A review of the Lucy Letby case

Neonatal nurse Lucy Letby has been found guilty of seven counts of murder and seven counts of attempted murder. The verdict comes after the longest murder trial in British history. The horrific case has raised serious concerns surrounding the Countess of Chester Hospital NHS Foundation Trust, and the government has ordered an independent review into the circumstances behind the case.

Letby carried out her crimes between June 2015 and October 2016, despite concerns being raised by consultants on the ward as early as October 2015 after the first three deaths. The trust failed to investigate the deaths or the consultants’ concerns and Letby continued to murder and harm babies.

In February 2015, consultants put together a working group and produced a detailed report about all the deaths and the evidence to suggest that Letby was connected. This report was provided to the hospital’s medical director, but still no action was taken. Hospital management were aware of the strong connection between Letby and the rising death rate, but still allowed her to work on the neonatal ward.
Even nurses on the ward were concerned over how Letby was the common factor in the deaths and discussed this with the hospital’s chief nurse. Letby was just moved to work on day shifts, instead of night shifts.

In late June 2016, Letby was finally removed from the neonatal ward over a year after the first death. As soon as she was removed from the ward, the suspicious deaths and collapses stopped.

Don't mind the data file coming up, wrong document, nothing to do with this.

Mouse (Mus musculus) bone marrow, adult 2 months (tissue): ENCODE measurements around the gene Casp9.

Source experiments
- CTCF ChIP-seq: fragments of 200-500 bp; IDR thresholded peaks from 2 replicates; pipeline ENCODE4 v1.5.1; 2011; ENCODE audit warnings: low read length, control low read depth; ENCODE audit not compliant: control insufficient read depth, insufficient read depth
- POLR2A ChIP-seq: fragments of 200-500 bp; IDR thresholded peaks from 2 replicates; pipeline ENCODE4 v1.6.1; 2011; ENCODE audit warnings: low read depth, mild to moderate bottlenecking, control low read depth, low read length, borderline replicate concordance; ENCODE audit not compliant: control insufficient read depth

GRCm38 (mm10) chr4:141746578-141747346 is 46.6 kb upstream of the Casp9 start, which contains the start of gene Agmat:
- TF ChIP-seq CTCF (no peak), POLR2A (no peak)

Consultants and nurses continued to raise concerns with the trust and requested that the police were contacted. Senior management refused to contact the police and instead asked the Royal College of Paediatrics and Child Health for a review of the department’s services. The report recommended that each death was examined in detail, but this never happened.

In January 2017, the trust were again recommended that the deaths were investigated but this did not happen. Consultants were even told by senior management that they had to apologise to Letby. Two consultants were forced to attend mediation sessions with Letby in March 2017.

A few weeks later, the trust finally asked the police to investigate the deaths.

In July 2018 Letby was still working at the hospital’s risk and patient safety office. She was finally suspended by the hospital and arrested, three years after concerns had first been raised.
When new management came into the hospital, it was discovered that in 2015 management decided to investigate the first three deaths. This never happened. The management team had also failed to categorise the deaths appropriately, meaning that the wider system was not aware of the high death rates. The board of the trust also did not know about the deaths until July 2016.

The government has now announced they will be launching an independent inquiry to understand how Letby was able to get away with her crimes for so long, and to consider why it took so long for the consultants’ concerns to be taken seriously by the trust.

Ally Taft, Head of Medical Negligence says: “It is deeply worrying to see that the concerns raised by medical staff were dismissed and that Letby was able to continue working on the neonatal ward, causing harm to such vulnerable babies. It is a similar pattern that I saw with the Ian Paterson cases and the reason he was also able to continue harming patients for so long. I hope that the inquiry will bring answers to the families of the babies and bring about major improvements in the trust.”

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Meet the Team

Ally Taft, Head of Clinical Negligence

Starting out as a physiotherapist, Ally embarked on her legal training knowing that she wanted to specialise in clinical negligence from the outset. Now a partner for Medical Accident Group, her experience and medical understanding have stood her and her clients in good stead, combined, as they are, with her determination to seek justice for clients whose lives have been devastated by clinical negligence.

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